Meet Rupert Holloway from Conker Spirit, a refreshingly new and exciting gin distillery from Dorset. Rupert has created the first dry gin to come out of Dorset and although the business is very much in its youth, he’s off to a cracking start.
This month’s ‘Inspired Client’ is Dorset’s very first gin distillery set up earlier this year by Rupert Holloway.
We caught up with Rupert to find out more about his journey in a new start-up business so far. Here’s what he had to say:
What ignited the spark in you to start a new business venture?
It was basically because I wasn’t happy in my current work. I was a chartered surveyor and it was a bit more office based than what I would normally like with lots of emails backwards and forwards sorting out people’s problems so I decided I would work for myself, do my own thing and manage my own time.
And then I just landed on this idea. I was looking for a business idea and I was researching different business models. I then came across this gin distilling movement in America that has been around for years and is quite mature, but in the UK its only about 5 years old. I saw some really great gin distillery businesses, selling gin in small batches in London and I thought this could really work in Dorset. I researched the idea to see if there was anything already out there in Dorset, realised there wasn’t and thought wow…that will work, if I don’t do it someone else will and I took the leap.
What has been your most satisfying moment in business?
That’s a good question and I’d like to think I get a satisfying moment in business every few months. In the early days I spent what seemed like an enormous amount of money on registering an IP address and registering Conker Spirit Limited where it suddenly becomes a formed company. The trade marks being granted was also incredible because obviously that’s very important and it wasn’t clear cut that we would get it and everyone I had spoken to about it was amazed that we managed it (thanks Hybrid!).
And then there’s obviously looking at the finished product and listening to people use the word ‘wow’ to describe their first sip and that’s been quite consistent. People use the word ‘refreshing’ too so I guess it’s a combination of the appreciation of the product and the business side of things starting to fall into place that have been the most satisfying so far.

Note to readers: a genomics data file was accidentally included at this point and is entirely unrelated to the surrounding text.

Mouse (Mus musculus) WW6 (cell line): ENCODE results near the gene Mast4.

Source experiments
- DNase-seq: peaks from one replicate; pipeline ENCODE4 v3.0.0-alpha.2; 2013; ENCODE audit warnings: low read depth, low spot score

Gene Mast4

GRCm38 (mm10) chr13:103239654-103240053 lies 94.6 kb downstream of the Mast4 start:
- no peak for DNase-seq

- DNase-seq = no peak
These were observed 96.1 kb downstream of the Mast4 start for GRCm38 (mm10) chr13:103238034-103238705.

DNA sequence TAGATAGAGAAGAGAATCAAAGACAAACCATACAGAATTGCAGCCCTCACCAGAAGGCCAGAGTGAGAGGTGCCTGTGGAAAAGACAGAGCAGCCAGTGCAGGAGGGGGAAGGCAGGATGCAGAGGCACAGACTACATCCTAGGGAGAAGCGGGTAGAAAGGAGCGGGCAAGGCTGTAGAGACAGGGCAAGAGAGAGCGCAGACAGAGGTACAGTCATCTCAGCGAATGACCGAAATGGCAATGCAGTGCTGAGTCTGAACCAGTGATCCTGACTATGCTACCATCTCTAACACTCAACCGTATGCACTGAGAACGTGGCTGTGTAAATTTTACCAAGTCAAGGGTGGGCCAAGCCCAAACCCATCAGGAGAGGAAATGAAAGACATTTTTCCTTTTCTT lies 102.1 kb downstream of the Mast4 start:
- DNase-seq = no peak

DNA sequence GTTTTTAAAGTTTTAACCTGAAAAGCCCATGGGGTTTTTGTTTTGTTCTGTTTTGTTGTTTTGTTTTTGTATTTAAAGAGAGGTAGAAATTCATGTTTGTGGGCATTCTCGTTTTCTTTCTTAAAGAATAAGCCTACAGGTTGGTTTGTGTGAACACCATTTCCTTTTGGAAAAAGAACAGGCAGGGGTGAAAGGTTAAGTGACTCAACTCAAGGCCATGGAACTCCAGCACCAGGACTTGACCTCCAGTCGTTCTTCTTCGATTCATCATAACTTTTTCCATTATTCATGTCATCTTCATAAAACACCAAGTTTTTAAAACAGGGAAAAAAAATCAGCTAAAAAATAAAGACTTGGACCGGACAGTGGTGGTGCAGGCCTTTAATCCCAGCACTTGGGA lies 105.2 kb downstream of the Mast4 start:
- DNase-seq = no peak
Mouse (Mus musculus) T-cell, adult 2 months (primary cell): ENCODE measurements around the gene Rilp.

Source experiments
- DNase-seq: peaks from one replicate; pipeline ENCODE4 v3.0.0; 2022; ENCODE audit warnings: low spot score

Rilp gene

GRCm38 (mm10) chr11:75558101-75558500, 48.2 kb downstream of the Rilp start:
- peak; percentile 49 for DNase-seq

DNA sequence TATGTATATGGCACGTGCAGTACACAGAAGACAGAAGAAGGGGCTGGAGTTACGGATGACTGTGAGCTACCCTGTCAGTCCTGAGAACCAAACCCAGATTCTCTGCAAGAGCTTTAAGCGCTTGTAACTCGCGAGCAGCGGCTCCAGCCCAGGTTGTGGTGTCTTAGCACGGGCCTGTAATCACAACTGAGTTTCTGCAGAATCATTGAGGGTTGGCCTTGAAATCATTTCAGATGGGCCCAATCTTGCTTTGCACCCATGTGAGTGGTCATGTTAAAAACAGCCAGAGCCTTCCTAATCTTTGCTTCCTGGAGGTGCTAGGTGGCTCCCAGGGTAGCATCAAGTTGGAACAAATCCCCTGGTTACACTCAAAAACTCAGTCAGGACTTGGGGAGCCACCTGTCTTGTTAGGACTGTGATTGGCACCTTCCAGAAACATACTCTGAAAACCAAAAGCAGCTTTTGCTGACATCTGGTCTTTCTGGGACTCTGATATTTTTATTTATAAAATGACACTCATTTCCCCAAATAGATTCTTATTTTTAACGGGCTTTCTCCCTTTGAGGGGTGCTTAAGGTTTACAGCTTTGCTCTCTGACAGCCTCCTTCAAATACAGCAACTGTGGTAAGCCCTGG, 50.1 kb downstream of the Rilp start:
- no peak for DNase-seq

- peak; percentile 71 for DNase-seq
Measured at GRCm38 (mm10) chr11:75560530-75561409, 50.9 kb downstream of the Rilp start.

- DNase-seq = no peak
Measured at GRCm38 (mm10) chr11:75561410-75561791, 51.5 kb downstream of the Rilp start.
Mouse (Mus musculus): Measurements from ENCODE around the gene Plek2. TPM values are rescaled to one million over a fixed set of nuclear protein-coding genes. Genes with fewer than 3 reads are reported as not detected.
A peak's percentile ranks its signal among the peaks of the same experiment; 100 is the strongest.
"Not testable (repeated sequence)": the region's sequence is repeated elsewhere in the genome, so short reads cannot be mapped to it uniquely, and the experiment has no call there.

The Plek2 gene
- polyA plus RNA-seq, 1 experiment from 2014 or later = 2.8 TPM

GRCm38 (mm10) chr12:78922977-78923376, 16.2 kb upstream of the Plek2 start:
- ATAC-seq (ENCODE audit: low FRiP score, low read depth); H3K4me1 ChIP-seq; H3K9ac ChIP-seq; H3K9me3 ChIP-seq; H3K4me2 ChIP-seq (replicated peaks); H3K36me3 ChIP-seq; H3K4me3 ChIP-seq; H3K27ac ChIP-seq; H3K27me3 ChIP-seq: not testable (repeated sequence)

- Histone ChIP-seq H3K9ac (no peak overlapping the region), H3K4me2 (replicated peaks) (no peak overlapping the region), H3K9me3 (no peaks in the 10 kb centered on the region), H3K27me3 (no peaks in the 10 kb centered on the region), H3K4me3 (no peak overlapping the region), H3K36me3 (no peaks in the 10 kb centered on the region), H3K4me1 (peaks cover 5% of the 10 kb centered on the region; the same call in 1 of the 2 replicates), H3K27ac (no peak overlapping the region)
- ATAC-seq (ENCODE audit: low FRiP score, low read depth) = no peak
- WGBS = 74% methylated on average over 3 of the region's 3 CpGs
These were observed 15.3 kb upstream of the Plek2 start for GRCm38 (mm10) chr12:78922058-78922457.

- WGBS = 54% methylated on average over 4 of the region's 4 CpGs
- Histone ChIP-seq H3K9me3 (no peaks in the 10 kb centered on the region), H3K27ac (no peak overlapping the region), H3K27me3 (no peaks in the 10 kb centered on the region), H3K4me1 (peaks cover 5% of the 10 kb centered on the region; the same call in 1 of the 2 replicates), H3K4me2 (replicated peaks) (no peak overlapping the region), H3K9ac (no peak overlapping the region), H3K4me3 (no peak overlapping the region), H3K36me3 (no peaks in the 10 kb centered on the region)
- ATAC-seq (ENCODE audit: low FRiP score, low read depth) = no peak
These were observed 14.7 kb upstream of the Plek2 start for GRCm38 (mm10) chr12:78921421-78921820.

How do you go about marketing your business?
At the moment, where Conker Spirit is in start up mode, my marketing budget is zero and it’s been a Facebook and Twitter drive and that’s really helped us. I should also add that rather than targeting the public, it’s more about targeting the mixologists and bar staff. It’s important that they all feel as though they found the product first and they’ve helped contribute to the birth of the Dorset Dry Gin and everyone wants to mix with these spirits. No pun intended!
I’m also conscious that it’s not just about getting Conker Spirit stocked behind bars. It’s about the customer actively asking for Conker Spirit and the bar staff actively recommending it so I found approaching different trade associations a really effective form of marketing.
The next thing will be the website as it’s just a holding page at the moment so stay tuned for when that launches very soon!
What’s next for Conker?
So getting set up in our own distillery and getting enough production to stock venues will be the next step for us. To do that, we’re going to need to scale the recipe, set up the equipment as well as applying for all kinds of registrations with HMRC. Once we’ve achieved all of that, it will then be a case of officially launching Conker Spirit over the next few months. We’ve already set most of the foundations in place and we have lots of interest from certain bars and pub chains. However, we want to do everything right and it’s important for us to lay the foundations properly first.
If you had to pass on one key tip to our clients for their business, what would it be?
I would say, because we started with hardly any money, I had to spend it wisely. I didn’t skimp on spending money on professional services such as forming a company, registering the trade marks and getting the branding done properly because you have to do everything right from the outset. I know from Hybrid that it’s not great to be retrospectively trying to grab trade marks at a later stage, especially if there’s a risk that I couldn’t get them or someone else had them. So if you’re looking at building not just a business but a brand, and I look at things based on my background from a brand ownership perspective, being able to own that and add value to it with the trade marks standing up on their own two legs is invaluable.
So for me, I would ask yourself what is already trade marked? Who will own the company? How will it be structured? What will the website look like? What about the branding itself? For the latter, making sure that you are completely satisfied with the final designs is key as I know some businesses have a tendency to sign off on this quickly. Branding in my opinion is key so making sure your brand reflects what you had in your mind is essential.